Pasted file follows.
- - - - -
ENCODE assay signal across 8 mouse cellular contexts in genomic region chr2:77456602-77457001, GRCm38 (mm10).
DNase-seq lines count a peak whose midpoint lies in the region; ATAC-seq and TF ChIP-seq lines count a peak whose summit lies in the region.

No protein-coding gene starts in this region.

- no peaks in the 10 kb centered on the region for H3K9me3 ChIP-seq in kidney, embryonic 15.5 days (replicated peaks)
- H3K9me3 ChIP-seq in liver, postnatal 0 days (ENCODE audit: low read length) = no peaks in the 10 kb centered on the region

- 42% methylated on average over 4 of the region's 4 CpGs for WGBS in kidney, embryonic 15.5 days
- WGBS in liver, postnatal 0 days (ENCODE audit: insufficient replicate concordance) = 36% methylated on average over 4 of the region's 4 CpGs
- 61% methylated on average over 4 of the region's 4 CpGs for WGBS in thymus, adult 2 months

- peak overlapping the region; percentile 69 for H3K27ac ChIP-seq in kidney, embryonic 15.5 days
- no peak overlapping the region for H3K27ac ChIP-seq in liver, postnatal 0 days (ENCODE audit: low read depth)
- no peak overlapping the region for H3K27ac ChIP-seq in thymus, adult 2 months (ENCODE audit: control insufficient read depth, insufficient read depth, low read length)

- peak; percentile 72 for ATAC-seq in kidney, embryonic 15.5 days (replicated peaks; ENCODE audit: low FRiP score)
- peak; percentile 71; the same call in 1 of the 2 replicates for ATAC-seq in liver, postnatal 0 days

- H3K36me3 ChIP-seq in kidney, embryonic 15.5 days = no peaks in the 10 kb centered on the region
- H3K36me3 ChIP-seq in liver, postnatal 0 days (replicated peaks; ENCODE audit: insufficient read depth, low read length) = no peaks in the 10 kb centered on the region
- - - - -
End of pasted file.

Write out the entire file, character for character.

ENCODE assay signal across 8 mouse cellular contexts in genomic region chr2:77456602-77457001, GRCm38 (mm10).
DNase-seq lines count a peak whose midpoint lies in the region; ATAC-seq and TF ChIP-seq lines count a peak whose summit lies in the region.

No protein-coding gene starts in this region.

- no peaks in the 10 kb centered on the region for H3K9me3 ChIP-seq in kidney, embryonic 15.5 days (replicated peaks)
- H3K9me3 ChIP-seq in liver, postnatal 0 days (ENCODE audit: low read length) = no peaks in the 10 kb centered on the region

- 42% methylated on average over 4 of the region's 4 CpGs for WGBS in kidney, embryonic 15.5 days
- WGBS in liver, postnatal 0 days (ENCODE audit: insufficient replicate concordance) = 36% methylated on average over 4 of the region's 4 CpGs
- 61% methylated on average over 4 of the region's 4 CpGs for WGBS in thymus, adult 2 months

- peak overlapping the region; percentile 69 for H3K27ac ChIP-seq in kidney, embryonic 15.5 days
- no peak overlapping the region for H3K27ac ChIP-seq in liver, postnatal 0 days (ENCODE audit: low read depth)
- no peak overlapping the region for H3K27ac ChIP-seq in thymus, adult 2 months (ENCODE audit: control insufficient read depth, insufficient read depth, low read length)

- peak; percentile 72 for ATAC-seq in kidney, embryonic 15.5 days (replicated peaks; ENCODE audit: low FRiP score)
- peak; percentile 71; the same call in 1 of the 2 replicates for ATAC-seq in liver, postnatal 0 days

- H3K36me3 ChIP-seq in kidney, embryonic 15.5 days = no peaks in the 10 kb centered on the region
- H3K36me3 ChIP-seq in liver, postnatal 0 days (replicated peaks; ENCODE audit: insufficient read depth, low read length) = no peaks in the 10 kb centered on the region